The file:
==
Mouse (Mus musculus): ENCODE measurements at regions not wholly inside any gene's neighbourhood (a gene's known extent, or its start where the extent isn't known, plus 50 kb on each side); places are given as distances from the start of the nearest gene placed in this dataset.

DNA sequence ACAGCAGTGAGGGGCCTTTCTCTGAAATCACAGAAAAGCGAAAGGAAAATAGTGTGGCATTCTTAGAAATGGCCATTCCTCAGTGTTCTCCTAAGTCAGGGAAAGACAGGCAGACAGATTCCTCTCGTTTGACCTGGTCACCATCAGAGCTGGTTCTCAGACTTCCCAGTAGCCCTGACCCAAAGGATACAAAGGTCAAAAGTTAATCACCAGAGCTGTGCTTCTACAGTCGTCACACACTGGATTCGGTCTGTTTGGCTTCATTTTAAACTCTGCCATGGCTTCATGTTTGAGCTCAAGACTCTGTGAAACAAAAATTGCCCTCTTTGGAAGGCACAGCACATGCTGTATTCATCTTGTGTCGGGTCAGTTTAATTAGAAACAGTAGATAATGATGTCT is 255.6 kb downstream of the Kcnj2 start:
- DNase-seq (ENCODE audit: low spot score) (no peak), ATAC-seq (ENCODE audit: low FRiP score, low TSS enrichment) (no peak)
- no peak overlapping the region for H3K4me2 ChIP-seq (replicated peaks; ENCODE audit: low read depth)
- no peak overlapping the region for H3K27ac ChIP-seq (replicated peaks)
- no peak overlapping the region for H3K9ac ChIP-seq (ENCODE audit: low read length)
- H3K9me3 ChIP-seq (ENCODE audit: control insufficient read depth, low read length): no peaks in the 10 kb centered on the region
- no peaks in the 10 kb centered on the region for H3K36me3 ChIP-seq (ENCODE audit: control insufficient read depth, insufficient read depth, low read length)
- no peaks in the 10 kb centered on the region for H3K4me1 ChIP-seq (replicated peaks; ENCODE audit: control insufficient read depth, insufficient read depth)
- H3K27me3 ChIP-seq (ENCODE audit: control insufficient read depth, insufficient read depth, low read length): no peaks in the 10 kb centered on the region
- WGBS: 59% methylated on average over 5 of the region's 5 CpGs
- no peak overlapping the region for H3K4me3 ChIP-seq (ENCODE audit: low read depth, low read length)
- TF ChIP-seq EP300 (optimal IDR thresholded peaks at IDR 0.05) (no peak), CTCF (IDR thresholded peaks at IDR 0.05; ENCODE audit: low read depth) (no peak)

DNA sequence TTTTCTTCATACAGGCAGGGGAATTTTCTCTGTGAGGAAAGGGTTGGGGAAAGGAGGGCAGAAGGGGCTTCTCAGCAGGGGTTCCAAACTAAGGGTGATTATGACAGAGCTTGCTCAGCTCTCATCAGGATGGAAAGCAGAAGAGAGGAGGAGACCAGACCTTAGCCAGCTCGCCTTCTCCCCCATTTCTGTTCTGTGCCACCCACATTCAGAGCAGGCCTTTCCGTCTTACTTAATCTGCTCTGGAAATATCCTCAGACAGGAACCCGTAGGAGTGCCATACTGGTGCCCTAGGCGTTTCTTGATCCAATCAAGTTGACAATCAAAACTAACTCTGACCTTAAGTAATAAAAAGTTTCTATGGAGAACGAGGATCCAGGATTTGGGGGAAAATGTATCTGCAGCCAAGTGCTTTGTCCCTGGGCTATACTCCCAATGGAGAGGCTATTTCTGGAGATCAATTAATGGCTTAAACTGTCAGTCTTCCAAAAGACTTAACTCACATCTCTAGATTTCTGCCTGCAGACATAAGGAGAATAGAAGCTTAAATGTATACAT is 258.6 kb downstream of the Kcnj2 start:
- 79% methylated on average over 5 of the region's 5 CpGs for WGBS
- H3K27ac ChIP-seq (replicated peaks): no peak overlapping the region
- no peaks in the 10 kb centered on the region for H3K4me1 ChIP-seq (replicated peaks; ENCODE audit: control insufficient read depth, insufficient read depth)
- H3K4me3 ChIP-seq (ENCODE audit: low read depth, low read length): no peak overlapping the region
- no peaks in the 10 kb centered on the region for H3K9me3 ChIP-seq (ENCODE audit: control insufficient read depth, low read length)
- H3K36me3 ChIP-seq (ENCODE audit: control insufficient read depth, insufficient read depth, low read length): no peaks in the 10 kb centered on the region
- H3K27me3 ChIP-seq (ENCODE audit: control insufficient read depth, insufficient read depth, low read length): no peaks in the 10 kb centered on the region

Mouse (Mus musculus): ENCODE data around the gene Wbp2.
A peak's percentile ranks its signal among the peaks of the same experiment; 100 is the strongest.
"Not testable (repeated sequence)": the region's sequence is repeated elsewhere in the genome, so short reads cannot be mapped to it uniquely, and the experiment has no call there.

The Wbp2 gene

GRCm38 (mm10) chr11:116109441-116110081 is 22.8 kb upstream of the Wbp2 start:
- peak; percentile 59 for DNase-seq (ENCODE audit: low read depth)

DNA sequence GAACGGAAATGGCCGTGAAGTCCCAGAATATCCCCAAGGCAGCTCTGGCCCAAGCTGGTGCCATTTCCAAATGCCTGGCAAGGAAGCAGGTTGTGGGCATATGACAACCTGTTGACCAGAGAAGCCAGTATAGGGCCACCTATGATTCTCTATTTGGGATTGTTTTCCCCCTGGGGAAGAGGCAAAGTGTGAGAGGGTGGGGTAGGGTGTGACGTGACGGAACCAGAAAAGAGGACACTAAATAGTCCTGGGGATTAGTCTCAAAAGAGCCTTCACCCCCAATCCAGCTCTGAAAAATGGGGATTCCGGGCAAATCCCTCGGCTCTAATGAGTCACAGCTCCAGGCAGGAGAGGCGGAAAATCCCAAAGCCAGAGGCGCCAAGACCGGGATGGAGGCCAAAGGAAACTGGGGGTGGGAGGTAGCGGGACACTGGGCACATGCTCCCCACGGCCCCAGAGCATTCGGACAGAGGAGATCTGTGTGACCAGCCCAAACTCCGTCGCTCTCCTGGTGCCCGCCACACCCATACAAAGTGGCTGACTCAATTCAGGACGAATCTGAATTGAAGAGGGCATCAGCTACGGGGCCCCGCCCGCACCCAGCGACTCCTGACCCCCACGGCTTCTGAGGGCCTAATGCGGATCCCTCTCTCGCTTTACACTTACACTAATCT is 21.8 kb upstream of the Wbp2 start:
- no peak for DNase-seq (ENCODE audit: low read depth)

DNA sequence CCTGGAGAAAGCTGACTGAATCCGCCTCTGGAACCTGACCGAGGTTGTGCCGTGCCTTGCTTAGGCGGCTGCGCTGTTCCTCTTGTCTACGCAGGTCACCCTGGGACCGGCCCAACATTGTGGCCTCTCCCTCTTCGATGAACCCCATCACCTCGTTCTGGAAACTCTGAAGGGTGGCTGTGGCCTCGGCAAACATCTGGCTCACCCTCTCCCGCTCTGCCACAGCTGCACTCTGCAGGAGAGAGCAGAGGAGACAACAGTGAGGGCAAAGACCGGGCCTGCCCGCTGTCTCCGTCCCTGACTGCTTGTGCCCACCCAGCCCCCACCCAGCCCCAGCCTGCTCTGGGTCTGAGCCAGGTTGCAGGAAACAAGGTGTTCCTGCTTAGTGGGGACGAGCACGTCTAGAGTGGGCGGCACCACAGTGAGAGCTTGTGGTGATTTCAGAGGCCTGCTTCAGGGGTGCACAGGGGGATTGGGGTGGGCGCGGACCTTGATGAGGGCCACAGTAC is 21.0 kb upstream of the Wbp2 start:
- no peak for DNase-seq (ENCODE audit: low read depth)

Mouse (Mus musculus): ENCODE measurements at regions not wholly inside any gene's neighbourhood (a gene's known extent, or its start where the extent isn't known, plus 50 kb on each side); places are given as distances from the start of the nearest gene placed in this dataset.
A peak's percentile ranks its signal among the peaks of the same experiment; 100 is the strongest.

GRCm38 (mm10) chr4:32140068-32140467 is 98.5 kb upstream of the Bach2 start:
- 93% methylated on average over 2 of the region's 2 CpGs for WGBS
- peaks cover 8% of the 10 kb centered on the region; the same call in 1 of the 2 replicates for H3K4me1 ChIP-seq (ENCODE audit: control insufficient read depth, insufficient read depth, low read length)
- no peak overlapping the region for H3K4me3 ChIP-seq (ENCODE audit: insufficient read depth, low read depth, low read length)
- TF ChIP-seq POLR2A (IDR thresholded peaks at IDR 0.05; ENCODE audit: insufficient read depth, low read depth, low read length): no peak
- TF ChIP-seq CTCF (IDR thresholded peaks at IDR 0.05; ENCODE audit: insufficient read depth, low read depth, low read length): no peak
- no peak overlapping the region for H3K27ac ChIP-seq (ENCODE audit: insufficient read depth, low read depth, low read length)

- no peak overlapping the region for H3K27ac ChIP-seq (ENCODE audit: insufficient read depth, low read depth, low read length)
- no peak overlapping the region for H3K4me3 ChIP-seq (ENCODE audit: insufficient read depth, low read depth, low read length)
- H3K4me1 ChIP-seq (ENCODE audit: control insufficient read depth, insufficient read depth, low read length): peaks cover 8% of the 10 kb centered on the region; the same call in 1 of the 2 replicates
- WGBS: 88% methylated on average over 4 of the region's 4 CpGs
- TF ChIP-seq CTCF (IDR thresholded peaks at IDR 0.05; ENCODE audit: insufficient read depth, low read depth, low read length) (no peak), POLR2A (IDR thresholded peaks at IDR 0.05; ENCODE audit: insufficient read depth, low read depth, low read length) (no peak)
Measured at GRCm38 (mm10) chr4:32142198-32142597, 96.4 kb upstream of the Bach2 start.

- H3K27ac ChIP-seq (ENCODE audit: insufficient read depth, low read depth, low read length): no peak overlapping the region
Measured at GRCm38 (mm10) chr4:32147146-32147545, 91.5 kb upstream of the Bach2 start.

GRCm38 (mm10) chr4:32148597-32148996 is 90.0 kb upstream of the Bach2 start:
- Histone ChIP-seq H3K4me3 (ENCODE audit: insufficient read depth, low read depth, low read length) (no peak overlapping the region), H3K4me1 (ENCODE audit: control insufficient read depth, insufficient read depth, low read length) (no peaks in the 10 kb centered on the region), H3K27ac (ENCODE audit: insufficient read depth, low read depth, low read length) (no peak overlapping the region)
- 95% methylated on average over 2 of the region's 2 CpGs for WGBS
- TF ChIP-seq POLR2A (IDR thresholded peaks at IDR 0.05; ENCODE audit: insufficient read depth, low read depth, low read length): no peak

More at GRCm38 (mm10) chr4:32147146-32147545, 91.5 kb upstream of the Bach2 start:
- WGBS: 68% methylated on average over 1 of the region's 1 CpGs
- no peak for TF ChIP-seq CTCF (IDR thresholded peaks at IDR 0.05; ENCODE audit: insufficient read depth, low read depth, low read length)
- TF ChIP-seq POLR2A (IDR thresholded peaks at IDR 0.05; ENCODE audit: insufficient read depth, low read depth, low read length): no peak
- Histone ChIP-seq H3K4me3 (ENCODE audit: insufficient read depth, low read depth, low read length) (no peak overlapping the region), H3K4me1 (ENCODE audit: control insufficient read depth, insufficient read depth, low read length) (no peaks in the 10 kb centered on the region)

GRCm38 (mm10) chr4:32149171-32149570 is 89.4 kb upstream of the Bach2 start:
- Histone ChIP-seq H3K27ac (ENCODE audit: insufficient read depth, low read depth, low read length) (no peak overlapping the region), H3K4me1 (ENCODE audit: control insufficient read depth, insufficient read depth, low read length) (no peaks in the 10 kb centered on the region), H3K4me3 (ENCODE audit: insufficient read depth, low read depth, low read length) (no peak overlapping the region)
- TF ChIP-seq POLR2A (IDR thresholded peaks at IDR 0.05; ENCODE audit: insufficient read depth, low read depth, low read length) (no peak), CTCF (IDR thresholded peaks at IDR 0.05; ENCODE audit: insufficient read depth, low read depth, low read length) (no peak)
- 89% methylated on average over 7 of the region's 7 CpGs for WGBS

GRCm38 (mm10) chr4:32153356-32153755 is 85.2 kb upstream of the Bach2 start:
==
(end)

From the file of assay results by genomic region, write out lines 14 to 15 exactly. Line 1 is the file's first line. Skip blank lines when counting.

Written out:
DNA sequence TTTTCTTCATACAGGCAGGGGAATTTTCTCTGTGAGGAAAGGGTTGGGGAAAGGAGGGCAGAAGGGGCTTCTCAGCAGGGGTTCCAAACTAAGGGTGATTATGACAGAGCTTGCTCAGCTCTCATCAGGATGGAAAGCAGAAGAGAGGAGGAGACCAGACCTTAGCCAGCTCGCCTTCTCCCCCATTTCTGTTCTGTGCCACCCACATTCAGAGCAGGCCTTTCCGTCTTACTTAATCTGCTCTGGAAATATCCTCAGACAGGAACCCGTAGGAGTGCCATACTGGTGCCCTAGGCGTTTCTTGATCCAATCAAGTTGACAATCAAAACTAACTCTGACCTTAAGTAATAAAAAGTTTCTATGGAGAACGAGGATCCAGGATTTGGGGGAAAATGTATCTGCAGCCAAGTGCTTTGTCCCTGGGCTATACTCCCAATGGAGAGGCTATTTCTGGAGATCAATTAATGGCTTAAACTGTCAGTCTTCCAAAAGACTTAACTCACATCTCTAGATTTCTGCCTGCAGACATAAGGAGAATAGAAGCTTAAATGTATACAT is 258.6 kb downstream of the Kcnj2 start:
- 79% methylated on average over 5 of the region's 5 CpGs for WGBS